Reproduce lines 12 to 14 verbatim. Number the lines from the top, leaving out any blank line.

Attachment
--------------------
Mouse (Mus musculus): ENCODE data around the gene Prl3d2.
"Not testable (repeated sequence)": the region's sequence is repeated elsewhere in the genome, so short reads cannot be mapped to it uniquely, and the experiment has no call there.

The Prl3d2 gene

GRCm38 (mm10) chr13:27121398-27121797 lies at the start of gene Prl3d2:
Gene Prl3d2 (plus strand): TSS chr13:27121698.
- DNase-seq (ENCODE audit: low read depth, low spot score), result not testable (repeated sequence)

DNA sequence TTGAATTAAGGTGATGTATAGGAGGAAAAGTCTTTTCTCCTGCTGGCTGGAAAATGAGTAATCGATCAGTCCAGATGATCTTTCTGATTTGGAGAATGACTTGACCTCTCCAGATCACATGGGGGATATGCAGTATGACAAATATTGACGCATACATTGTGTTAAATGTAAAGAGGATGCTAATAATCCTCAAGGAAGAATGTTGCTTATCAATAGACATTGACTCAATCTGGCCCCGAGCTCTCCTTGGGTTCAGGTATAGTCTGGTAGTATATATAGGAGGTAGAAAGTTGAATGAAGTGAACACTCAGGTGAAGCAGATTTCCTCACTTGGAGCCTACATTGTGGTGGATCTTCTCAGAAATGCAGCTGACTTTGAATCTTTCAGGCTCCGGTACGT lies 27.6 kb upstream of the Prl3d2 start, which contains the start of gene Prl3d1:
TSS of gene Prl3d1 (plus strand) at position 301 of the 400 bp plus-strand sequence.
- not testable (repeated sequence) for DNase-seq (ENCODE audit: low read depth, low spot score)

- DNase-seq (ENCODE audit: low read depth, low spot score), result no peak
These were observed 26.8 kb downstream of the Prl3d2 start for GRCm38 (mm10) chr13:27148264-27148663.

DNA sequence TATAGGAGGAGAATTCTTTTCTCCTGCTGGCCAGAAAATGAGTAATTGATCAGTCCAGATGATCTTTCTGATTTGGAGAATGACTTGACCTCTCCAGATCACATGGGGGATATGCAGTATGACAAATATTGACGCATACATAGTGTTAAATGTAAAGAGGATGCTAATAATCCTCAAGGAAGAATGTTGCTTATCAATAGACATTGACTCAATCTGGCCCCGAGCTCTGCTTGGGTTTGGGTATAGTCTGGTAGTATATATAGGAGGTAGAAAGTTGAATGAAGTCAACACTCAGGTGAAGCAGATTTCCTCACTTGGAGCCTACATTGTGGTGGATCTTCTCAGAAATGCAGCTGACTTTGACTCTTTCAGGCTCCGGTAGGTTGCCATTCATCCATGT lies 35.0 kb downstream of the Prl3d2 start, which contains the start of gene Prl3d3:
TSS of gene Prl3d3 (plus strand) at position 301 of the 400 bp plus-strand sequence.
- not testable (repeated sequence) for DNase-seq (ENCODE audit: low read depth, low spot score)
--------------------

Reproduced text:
DNA sequence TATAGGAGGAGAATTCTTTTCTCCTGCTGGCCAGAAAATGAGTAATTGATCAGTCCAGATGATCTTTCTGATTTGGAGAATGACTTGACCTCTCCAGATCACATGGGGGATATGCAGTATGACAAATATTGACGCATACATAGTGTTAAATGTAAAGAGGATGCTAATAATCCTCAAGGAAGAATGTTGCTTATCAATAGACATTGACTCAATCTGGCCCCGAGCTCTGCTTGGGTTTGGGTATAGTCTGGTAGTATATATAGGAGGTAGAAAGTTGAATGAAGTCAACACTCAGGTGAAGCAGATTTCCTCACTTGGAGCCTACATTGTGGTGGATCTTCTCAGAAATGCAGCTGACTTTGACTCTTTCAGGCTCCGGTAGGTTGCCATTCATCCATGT lies 35.0 kb downstream of the Prl3d2 start, which contains the start of gene Prl3d3:
TSS of gene Prl3d3 (plus strand) at position 301 of the 400 bp plus-strand sequence.
- not testable (repeated sequence) for DNase-seq (ENCODE audit: low read depth, low spot score)